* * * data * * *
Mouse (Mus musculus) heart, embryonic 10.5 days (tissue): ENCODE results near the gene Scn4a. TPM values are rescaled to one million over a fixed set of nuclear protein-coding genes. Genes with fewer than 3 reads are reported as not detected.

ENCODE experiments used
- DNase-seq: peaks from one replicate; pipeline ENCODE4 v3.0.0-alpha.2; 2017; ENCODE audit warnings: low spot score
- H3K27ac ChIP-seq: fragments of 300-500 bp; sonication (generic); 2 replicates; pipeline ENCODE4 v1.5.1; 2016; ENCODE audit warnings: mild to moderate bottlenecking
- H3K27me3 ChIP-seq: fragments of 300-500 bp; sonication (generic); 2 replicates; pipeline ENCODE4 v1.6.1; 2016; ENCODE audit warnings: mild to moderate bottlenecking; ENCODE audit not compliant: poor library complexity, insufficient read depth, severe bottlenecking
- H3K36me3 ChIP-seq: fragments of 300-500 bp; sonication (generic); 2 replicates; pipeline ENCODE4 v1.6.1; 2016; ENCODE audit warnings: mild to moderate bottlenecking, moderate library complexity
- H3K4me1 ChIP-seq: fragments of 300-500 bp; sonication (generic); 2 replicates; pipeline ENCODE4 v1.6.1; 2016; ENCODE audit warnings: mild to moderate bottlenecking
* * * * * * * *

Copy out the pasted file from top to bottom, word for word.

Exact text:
Mouse (Mus musculus) heart, embryonic 10.5 days (tissue): ENCODE results near the gene Scn4a. TPM values are rescaled to one million over a fixed set of nuclear protein-coding genes. Genes with fewer than 3 reads are reported as not detected.

ENCODE experiments used
- DNase-seq: peaks from one replicate; pipeline ENCODE4 v3.0.0-alpha.2; 2017; ENCODE audit warnings: low spot score
- H3K27ac ChIP-seq: fragments of 300-500 bp; sonication (generic); 2 replicates; pipeline ENCODE4 v1.5.1; 2016; ENCODE audit warnings: mild to moderate bottlenecking
- H3K27me3 ChIP-seq: fragments of 300-500 bp; sonication (generic); 2 replicates; pipeline ENCODE4 v1.6.1; 2016; ENCODE audit warnings: mild to moderate bottlenecking; ENCODE audit not compliant: poor library complexity, insufficient read depth, severe bottlenecking
- H3K36me3 ChIP-seq: fragments of 300-500 bp; sonication (generic); 2 replicates; pipeline ENCODE4 v1.6.1; 2016; ENCODE audit warnings: mild to moderate bottlenecking, moderate library complexity
- H3K4me1 ChIP-seq: fragments of 300-500 bp; sonication (generic); 2 replicates; pipeline ENCODE4 v1.6.1; 2016; ENCODE audit warnings: mild to moderate bottlenecking